Leaked letters show trade tensions over Colombian CL for Novartis’ Gleevec

By Eric Sagonowsky, FiercePharma | May 17, 2016

Two leaked letters written by a representative of the Embassy of Colombia in Washington, DC, and sent to officials in that country showcase deep tensions over a plan by the government there to issue a compulsory license and allow generic knockoffs of Novartis’ ($NVS) cancer med Gleevec, sold as Glivec in some other countries.

The documents, which note that pharma companies are “concerned” and have contacted the embassy, tie in a perceived threat that hundreds of millions of dollars in seemingly unrelated funding could be at risk over the compulsory license plan.

Written by the embassy’s deputy chief of mission Andrés Flórez and posted online by the nonprofit Knowledge Ecology International, the letters outline Flórez’s concerns–and others’ concerns as well–about the Colombian government’s plan to grant the Gleevec compulsory license. In the documents, Flórez noted the move could violate an existing free trade pact between the U.S. and Colombia, interfere with Colombia’s potential place in the new Trans-Pacific Partnership trade deal, and threaten a Peace Colombia initiative previously announced by U.S. President Barack Obama.

“Given the direct link that exists between a significant group of members of Congress and the pharmaceutical industry in the United States, the case of Glivec is susceptible to escalate to the point that it could impair the approval of the financing of the new initiative ‘Paz Colombia’ as well as become an issue in the framework of the free-trade treaty,” Flórez wrote according to a KEI translation of the first letter written on April 27.

In the second letter, penned on April 28, Flórez said he and others met with Everett Eissenstat, chief international trade counsel of the Senate Finance Committee, who conveyed that the U.S. pharmaceutical industry is “very worried” that the move “might become a precedent that could be applied for any patent in any industry,” according to Flórez’s take on the meeting.

Flórez in a memo said Eissenstat emphasized, “the pharmaceutical industry in the United States and related interest groups could become very vocal and interfere with other interests that Colombia could have in the United States.”

A $450 million project announced in February, Peace Colombia will seek to end turmoil between the government and rebels in the Latin American country.

In a response to FiercePharma, Colombian embassy spokesperson Olga Acosta said: “It is not true that there was some form of threat pertaining to this issue; we simply transmit concerns given to the Embassy to our authorities in Bogota. We keep a constructive dialogue with all stakeholders in Washington.

“In such dialogue, we always convey the concerns of the Colombian government and people,” Acosta continued. “Also we explain the policies that our authorities execute for the best national interest.”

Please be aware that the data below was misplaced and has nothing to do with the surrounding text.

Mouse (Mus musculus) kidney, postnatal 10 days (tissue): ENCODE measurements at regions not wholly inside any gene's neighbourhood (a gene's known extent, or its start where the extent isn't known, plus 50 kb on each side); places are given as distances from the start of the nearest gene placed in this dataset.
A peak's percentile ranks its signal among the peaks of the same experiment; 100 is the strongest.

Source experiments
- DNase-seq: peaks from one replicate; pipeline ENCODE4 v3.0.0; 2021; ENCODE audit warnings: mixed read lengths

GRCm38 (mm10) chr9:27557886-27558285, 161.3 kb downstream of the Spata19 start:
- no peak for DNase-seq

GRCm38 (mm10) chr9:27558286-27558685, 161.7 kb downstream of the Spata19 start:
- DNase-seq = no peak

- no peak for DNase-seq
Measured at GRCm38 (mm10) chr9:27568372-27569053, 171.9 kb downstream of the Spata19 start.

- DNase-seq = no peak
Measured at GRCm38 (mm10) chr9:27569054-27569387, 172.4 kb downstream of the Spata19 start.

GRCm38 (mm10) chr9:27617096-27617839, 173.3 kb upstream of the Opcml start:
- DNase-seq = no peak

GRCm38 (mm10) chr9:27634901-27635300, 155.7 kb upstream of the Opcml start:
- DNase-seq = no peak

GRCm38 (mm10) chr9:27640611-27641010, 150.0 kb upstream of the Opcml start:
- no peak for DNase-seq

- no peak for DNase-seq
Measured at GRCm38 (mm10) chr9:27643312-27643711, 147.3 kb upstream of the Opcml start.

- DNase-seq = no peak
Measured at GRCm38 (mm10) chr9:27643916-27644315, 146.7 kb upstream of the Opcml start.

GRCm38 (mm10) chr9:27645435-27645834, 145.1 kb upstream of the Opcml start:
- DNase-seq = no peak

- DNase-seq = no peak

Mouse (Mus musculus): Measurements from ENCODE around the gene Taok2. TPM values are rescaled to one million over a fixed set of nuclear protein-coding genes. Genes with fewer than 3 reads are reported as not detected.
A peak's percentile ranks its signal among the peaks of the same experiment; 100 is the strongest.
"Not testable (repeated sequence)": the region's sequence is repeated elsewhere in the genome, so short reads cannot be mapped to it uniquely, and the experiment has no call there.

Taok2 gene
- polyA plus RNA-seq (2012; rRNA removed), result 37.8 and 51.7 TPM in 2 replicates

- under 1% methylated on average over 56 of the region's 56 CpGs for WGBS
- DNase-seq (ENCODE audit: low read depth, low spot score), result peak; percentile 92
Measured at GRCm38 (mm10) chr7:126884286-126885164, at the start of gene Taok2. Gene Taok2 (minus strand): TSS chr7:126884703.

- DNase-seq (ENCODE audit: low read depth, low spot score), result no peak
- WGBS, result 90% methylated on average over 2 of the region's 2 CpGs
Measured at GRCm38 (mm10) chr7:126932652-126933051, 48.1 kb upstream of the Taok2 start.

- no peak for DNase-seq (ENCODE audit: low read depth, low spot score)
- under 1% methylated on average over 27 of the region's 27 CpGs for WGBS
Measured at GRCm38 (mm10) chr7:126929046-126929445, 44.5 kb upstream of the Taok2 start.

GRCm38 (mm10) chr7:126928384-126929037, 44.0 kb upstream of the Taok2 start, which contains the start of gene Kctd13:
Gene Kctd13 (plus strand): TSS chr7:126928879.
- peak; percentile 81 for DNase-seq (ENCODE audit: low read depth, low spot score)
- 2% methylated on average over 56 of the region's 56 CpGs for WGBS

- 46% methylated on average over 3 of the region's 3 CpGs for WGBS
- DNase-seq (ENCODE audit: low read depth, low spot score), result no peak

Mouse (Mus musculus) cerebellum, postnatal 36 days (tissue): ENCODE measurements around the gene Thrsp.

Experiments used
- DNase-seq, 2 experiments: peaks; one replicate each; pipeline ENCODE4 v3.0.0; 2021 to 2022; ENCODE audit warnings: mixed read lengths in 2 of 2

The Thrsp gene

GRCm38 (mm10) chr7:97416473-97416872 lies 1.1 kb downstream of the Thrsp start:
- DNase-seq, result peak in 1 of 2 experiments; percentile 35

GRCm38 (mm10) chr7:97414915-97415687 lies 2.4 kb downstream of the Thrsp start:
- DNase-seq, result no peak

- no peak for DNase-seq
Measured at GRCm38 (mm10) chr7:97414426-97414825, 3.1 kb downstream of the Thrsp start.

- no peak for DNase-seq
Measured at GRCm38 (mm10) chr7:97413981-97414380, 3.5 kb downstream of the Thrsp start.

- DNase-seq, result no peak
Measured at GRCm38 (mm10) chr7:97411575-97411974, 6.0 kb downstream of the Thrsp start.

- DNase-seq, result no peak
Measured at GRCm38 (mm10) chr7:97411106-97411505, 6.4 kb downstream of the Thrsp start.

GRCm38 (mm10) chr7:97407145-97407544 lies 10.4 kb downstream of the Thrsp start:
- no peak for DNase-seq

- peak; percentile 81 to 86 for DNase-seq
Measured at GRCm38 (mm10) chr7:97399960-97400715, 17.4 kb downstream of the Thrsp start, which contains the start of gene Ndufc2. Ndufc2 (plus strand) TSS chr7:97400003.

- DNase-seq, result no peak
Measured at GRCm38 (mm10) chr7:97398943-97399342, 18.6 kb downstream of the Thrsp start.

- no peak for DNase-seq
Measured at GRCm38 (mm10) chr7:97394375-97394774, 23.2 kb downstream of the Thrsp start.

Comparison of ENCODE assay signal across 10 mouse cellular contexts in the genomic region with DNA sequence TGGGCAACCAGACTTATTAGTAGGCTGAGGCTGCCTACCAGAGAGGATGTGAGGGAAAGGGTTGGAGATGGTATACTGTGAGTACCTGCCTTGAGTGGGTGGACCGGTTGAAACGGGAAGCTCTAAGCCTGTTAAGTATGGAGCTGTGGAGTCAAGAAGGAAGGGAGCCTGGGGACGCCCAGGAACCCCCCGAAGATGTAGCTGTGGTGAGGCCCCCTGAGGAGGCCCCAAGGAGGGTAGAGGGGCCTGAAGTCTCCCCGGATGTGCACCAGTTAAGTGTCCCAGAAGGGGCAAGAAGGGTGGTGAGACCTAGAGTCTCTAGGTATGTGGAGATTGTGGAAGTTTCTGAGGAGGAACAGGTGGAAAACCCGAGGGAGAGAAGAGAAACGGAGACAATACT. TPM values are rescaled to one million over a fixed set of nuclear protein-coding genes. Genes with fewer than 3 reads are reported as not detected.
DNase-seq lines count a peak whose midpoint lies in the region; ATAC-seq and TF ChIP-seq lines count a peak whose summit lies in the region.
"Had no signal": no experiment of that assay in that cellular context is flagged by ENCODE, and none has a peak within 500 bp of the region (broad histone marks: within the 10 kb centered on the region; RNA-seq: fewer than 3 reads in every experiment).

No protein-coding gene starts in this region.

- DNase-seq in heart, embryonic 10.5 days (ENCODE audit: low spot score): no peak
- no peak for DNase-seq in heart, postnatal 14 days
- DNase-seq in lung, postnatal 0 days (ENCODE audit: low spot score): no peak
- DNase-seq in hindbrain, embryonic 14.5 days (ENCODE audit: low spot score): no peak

Senate Finance Committee spokesperson Julia Lawless confirmed to FiercePharma that discussions with Colombian officials took place, but said that the Peace Colombia initiative was not part of the talks.

“The Senate Finance Committee has jurisdiction over international trade policy and staff routinely, like the Office of the U.S. Trade Representative, meets with foreign governments to discuss actions related to trade obligations,” she wrote. “Staff met with Colombian officials and discussed a variety of trade issues, including adequate intellectual property protections as outlined in numerous trade agreements. The Committee has no jurisdiction over the Paz Colombia initiative and it was not discussed.”

The letters followed an April 26 announcement by Colombian officials that they’ll move forward with a Gleevec compulsory license and allow for a generic version. Flórez stated in his first letter the “whole situation might have a negative impact on the commercial interests of our country in the United States,” according to the KEI translation.

The episode represents the latest flare-up in tensions between pharmaceutical companies and countries with tight healthcare budgets. India, for one, has served as a headliner on the topic over its issuance of compulsory licenses in efforts to curb healthcare costs.

According to The Intercept, which reported the leaks along with other media outlets, Gleevec costs twice the average Colombian’s income at $15,000 per year. A generic could cost 30% less. In the U.S., Gleevec’s list price is $90,000, and Sun Pharma’s forthcoming version could cost around $60,000.

The Senate Finance Committee is chaired by Sen. Orrin Hatch, who stood to gain from a $750,000 PhRMA expenditure on a pro-Hatch organization during his re-election campaign in 2011.

This entry was posted in Compulsory Licensing, Patent, Uncategorized. Bookmark the permalink.

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